Social Halitosis at work

I was recently running an Emotional Intelligence course in Abu Dhabi; an experience which I found undoubtedly challenging and ultimately highly rewarding.  The challenge lay in adapting to the local cultural norms, particularly with regard to self discipline and professional etiquette.  There was a huge difference between Western values and those of the local Emiratis, and I found myself managing a constant self dialogue as to when to accept the local norms and when to challenge them in the interest of providing maximum learning for the culturally diverse group I was working with.

It was ironic that the course I was running was in Emotional Intelligence, as many of the “difficult” behaviours in the room stemmed from what a Westerner might consider to be a lack of said Intelligence.  Many of the behaviours fell, in my opinion, into the category of “Toxic”, to use a word eloquently described in Karl Albrecht’s excellent book, Social Intelligence.

Man plugging his nose from odorAlbrecht describes various types of Toxic behaviour (ie behaviour which tends to have people giving the perpetrator a wide berth), one of which presented itself in the room during the course.  It’s a type he describes as “Social Halitosis”: behaviour which is more of an ongoing style rather than one off events (which he calls Social Flatulence, an example of which I talk about in another Blog).  As with bad breath, many of those who have it don’t know it: what we trainer types call a Blind Spot.

The fact that those with Social Halitosis don’t know it is unfortunate for them (because they can’t then do anything about it), and of course a barrier to Win/Win relationships.

As a trainer I enjoy the thrill of having real life examples of the topic we are discussing in the room itself, live and for real.  That way we get to examine our genuine response to it rather than our intellectual response: the two things can be somewhat different!  So when what I’m about to describe occurred during an Emotional Intelligence course, I experienced a whole bag of emotions including excitement and the thrill of seeing reactions to it (including my own).  This was uncharted water for me, or white water rafting more like.

It sounds simple enough, but it brought the course to a standstill and turned into a mental arm wrestle more sustained and vivid than any I have experienced in 15 years of training.

Someone took a phone call whilst I was talking.  I ignored it initially, hoping it was a quick “not now, I’m on a course” type call.  But it went on, and I knew I needed to do something as I was having to raise my voice to be heard.  So I stopped talking.  People looked up, realised what was happening, and I was now on a Win/Lose path which I knew I had to complete.  She kept talking, despite nudges from her neighbour.  I held my ground and just looked at her (she studiously avoided eye contact throughout).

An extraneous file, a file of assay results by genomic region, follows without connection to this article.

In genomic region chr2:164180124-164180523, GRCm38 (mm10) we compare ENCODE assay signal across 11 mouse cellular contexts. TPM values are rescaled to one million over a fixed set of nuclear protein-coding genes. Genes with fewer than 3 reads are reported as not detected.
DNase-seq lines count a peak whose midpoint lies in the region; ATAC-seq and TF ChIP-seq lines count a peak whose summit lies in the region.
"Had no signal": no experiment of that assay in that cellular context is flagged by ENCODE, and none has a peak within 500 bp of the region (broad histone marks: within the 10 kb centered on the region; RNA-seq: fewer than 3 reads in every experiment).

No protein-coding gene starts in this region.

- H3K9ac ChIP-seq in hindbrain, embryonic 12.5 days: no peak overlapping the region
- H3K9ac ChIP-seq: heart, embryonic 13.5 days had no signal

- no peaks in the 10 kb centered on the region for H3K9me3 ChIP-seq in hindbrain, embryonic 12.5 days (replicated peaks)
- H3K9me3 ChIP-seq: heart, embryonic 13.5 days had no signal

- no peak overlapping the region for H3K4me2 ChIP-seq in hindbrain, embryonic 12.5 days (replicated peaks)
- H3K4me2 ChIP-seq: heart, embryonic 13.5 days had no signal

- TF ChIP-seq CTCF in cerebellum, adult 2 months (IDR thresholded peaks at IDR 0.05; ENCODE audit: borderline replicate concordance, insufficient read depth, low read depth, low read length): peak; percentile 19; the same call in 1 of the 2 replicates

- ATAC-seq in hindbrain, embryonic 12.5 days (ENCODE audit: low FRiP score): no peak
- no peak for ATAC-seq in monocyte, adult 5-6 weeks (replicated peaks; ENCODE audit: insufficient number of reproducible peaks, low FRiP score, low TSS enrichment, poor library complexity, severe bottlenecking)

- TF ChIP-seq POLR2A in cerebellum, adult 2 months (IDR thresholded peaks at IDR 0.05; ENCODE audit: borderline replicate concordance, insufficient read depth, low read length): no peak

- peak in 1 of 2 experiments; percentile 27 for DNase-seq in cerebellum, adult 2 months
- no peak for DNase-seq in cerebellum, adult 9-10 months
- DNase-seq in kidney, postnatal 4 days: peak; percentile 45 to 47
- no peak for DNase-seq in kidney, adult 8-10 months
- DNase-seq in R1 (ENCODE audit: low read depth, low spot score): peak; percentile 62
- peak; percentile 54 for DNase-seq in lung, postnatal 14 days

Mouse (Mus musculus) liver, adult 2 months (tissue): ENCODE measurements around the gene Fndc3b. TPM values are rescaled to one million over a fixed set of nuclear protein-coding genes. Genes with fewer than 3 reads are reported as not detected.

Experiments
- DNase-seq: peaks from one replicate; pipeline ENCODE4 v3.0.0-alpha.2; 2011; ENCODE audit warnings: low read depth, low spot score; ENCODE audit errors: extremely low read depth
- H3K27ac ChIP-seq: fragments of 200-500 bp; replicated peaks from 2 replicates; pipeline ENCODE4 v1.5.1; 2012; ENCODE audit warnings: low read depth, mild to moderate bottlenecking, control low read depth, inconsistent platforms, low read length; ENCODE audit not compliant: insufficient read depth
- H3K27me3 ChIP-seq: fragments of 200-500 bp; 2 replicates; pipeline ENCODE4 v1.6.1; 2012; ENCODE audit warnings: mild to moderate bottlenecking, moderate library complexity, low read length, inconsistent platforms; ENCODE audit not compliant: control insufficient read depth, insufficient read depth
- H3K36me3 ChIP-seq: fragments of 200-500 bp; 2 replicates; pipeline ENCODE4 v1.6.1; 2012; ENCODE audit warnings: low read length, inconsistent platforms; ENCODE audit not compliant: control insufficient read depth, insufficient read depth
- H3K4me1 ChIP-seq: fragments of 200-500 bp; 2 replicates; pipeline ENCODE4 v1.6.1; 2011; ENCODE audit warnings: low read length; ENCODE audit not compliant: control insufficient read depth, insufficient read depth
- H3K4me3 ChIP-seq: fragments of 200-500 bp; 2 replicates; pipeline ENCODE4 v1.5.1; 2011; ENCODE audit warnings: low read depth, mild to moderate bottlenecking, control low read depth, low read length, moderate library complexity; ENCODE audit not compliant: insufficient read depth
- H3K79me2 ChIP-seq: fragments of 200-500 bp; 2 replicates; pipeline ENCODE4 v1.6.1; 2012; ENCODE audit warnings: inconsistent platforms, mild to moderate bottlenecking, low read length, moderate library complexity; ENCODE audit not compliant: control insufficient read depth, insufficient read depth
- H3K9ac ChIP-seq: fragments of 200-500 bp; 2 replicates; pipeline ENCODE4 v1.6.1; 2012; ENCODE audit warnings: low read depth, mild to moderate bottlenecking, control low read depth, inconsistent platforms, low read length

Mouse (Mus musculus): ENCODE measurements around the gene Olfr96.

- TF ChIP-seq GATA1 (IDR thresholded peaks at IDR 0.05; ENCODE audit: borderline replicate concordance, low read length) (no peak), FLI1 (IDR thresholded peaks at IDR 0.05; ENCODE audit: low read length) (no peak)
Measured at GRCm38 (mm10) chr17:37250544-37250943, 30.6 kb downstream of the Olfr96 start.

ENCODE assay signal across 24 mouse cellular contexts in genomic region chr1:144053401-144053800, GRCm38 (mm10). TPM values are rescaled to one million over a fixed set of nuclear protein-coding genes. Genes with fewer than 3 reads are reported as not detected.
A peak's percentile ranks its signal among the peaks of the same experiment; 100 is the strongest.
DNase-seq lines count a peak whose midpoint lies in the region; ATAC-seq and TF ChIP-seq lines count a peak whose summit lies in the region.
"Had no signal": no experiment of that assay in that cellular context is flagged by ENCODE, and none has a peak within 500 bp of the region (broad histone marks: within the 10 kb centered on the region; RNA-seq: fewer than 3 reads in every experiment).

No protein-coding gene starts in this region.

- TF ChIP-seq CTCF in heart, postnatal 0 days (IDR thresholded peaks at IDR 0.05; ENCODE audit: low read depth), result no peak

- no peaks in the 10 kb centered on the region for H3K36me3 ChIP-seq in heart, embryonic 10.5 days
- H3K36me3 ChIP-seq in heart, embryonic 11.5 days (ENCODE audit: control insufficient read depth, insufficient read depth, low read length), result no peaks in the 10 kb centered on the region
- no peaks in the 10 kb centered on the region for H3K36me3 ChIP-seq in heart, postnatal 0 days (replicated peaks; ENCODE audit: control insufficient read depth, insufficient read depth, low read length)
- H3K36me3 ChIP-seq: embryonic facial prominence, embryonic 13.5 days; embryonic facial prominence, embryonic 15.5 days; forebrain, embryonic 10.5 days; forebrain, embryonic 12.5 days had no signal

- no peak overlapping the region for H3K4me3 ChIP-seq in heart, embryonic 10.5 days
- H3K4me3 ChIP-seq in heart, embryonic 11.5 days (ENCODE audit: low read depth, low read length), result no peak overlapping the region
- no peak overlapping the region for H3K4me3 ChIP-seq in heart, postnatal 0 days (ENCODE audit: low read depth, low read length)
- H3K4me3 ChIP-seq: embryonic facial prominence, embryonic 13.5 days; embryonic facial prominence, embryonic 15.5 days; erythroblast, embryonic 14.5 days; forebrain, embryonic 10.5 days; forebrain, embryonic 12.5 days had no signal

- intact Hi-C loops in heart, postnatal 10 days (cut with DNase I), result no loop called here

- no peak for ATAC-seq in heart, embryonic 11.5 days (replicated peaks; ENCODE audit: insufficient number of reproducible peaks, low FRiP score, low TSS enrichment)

It lasted about 2 minutes, I reckon.  A long time indeed when you’re at the front.  Eventually she put the phone down, and explained that it was a customer.  We then had a discussion about assertiveness, managing customers, the impact she’d had on others and what alternatives she might have used.  It was the last time there were any calls in the room, and I guess I lived to tell the tale.

The whole incident got me thinking about Social Halitosis in a deeper sense, because this lady did not see her behaviour as inappropriate, whilst I did.  Does this mean, to extend the metaphor, that one man’s Halitosis is another man’s Colgate Ring of Confidence?  Was I being Unintelligent to confront the behaviour, and in effect impose my values on hers?  I don’t have a definitive answer on this one, and would love to hear your views.

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© vlorzor –

About Michael Brown Training

I'm a business skills trainer, facilitator and coach. I've been helping people to learn for 16 years, working all around the world on topics such as Negotiation, Conflict Handling, Sales, Leadership, Consulting and Personal Effectiveness. I'm an ENFP, constantly looking for new and inspiring things to do. I love my job for its variety and the stimulation I get from it, and spend most of my time seeing how far we can go with the subjects we work on in the training room. I've recently started a new venture in making video on how NOT to do things, which you can find at
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One Response to Social Halitosis at work

  1. Chris Tighe says:


    I find your final question very interesting… Maybe she did found it rude from you to stop and wait? Maybe we are imposing out “values” onto other people.

    For me, the key learning throughough my career selling / training / coaching / managing / leading has been my “personal intention”.

    Regardless of what values I carry, or the other person considers important, if the intention in any interaction is “right” (but what is right ;-), then it will lead to success. If heading into an interaction I have the intention to come out on top then yes I am acting socially unintelligent. If however I have the intention to do the right thing, then I strongly believe people see this, respect it and will react accordingly.

    Getting back to your story, I guess I would say yes, you imposed your values on the participant and the rest of the class. However to defend you, I would also say that you were doing this with the best intentions. You wanted the class to be as beneficial as possible for everyone involved, and as such it was socially intelligent.

    just my $0,02 🙂


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